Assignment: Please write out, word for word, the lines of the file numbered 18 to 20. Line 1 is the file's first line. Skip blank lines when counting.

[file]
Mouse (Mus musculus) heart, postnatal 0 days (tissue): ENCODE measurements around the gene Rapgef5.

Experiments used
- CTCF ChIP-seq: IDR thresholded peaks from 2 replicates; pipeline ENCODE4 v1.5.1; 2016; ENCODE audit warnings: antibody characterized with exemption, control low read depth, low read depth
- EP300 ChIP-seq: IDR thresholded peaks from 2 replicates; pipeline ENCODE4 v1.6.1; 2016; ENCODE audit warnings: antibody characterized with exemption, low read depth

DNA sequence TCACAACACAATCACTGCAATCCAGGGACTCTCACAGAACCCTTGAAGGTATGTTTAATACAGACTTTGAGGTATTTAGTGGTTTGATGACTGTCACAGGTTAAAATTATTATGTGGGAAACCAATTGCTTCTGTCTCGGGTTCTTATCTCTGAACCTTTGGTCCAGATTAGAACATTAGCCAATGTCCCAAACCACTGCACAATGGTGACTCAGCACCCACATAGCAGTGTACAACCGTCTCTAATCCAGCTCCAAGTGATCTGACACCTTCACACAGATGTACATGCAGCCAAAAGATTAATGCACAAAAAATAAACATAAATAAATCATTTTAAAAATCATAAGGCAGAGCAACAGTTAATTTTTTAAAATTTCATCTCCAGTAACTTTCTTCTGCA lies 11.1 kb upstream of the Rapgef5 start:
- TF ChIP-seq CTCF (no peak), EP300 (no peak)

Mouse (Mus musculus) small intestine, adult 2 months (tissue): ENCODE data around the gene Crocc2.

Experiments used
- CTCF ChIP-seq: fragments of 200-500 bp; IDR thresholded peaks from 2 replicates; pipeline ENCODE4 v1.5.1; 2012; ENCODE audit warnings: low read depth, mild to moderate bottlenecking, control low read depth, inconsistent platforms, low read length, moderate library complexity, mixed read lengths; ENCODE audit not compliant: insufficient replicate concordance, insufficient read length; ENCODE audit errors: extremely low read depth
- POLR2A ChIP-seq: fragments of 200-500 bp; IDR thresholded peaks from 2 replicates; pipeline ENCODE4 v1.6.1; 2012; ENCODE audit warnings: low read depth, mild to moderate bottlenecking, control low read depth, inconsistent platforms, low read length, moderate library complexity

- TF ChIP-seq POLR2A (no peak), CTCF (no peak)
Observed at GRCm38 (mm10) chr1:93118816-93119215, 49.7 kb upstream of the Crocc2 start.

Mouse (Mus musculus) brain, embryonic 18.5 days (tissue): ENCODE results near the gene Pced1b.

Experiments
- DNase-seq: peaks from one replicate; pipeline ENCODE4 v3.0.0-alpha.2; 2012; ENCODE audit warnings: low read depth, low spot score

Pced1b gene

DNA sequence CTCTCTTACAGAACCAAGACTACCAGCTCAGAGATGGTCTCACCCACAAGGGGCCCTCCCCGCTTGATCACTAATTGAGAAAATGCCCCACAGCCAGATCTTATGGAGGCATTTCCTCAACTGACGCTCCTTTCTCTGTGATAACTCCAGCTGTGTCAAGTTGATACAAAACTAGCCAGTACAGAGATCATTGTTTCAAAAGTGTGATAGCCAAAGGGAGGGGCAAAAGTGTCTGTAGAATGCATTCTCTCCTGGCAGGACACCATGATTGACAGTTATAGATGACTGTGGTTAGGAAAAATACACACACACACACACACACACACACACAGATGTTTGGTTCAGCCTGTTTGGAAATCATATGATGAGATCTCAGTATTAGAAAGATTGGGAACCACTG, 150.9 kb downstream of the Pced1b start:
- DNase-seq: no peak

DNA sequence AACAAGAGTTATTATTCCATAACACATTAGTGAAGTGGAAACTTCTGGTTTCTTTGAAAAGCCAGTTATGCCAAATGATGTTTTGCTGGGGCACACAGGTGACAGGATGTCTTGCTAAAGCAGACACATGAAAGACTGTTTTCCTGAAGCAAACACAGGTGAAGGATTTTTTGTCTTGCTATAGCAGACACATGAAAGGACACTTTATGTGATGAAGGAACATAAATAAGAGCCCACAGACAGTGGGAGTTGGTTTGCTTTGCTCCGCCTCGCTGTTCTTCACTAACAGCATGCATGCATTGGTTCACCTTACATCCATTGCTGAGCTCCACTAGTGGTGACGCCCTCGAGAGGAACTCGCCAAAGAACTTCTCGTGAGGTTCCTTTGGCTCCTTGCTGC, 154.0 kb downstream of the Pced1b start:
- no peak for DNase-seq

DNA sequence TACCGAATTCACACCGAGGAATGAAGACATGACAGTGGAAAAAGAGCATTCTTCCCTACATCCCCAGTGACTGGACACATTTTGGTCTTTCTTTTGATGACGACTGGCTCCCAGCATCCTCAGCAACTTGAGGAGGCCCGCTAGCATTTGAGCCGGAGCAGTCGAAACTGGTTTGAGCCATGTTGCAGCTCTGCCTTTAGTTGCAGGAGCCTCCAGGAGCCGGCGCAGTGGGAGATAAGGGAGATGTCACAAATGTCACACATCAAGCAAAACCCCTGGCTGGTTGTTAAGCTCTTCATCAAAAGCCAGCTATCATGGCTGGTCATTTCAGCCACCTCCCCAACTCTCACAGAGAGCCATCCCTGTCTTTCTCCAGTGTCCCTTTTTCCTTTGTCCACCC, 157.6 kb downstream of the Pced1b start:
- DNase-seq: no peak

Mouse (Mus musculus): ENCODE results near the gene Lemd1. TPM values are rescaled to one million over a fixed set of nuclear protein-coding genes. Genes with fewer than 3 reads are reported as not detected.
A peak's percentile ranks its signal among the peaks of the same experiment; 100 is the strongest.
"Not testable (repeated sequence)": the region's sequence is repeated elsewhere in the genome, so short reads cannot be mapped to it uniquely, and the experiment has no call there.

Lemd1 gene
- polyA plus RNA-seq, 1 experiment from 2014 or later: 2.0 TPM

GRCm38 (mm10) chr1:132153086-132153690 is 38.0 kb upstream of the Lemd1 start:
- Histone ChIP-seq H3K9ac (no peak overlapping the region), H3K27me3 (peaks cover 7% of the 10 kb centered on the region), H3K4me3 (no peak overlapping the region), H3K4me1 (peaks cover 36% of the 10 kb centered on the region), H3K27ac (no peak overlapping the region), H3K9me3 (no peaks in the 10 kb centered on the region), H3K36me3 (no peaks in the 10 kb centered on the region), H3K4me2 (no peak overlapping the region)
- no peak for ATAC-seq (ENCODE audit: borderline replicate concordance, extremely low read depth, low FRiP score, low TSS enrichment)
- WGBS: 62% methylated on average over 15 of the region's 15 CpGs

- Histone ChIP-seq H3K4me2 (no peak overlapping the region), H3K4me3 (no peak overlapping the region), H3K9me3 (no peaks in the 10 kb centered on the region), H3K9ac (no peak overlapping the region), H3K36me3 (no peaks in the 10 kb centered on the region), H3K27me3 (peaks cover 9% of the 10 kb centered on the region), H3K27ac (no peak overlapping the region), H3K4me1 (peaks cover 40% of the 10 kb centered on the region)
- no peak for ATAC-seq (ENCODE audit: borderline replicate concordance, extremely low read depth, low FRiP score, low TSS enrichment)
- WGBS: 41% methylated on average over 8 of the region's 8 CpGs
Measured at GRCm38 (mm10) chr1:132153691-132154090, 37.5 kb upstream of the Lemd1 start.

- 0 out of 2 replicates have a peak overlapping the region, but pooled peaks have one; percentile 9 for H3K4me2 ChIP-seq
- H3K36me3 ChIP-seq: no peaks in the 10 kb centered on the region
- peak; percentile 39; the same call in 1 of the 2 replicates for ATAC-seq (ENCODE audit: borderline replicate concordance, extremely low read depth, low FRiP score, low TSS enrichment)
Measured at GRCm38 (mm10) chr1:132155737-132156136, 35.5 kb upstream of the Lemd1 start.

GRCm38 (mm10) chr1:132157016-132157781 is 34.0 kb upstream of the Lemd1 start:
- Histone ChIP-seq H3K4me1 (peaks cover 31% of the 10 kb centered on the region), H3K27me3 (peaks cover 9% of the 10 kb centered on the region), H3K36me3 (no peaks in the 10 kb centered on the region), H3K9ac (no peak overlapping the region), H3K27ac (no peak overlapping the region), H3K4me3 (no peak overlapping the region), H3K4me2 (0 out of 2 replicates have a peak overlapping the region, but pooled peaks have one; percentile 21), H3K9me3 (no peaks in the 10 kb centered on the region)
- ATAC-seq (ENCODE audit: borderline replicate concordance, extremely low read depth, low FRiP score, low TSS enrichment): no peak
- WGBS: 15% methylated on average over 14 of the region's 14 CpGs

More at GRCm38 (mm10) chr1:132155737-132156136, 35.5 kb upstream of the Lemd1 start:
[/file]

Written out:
- DNase-seq: no peak

DNA sequence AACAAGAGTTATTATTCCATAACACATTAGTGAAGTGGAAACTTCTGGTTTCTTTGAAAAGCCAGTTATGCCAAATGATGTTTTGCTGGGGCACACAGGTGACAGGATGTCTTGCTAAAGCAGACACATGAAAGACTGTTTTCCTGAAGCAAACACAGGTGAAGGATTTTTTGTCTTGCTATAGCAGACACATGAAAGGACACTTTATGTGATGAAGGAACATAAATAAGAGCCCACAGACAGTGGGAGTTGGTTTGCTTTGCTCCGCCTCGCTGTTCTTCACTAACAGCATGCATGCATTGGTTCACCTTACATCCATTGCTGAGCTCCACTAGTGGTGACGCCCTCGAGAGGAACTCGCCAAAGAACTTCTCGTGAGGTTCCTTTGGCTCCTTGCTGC, 154.0 kb downstream of the Pced1b start:
- no peak for DNase-seq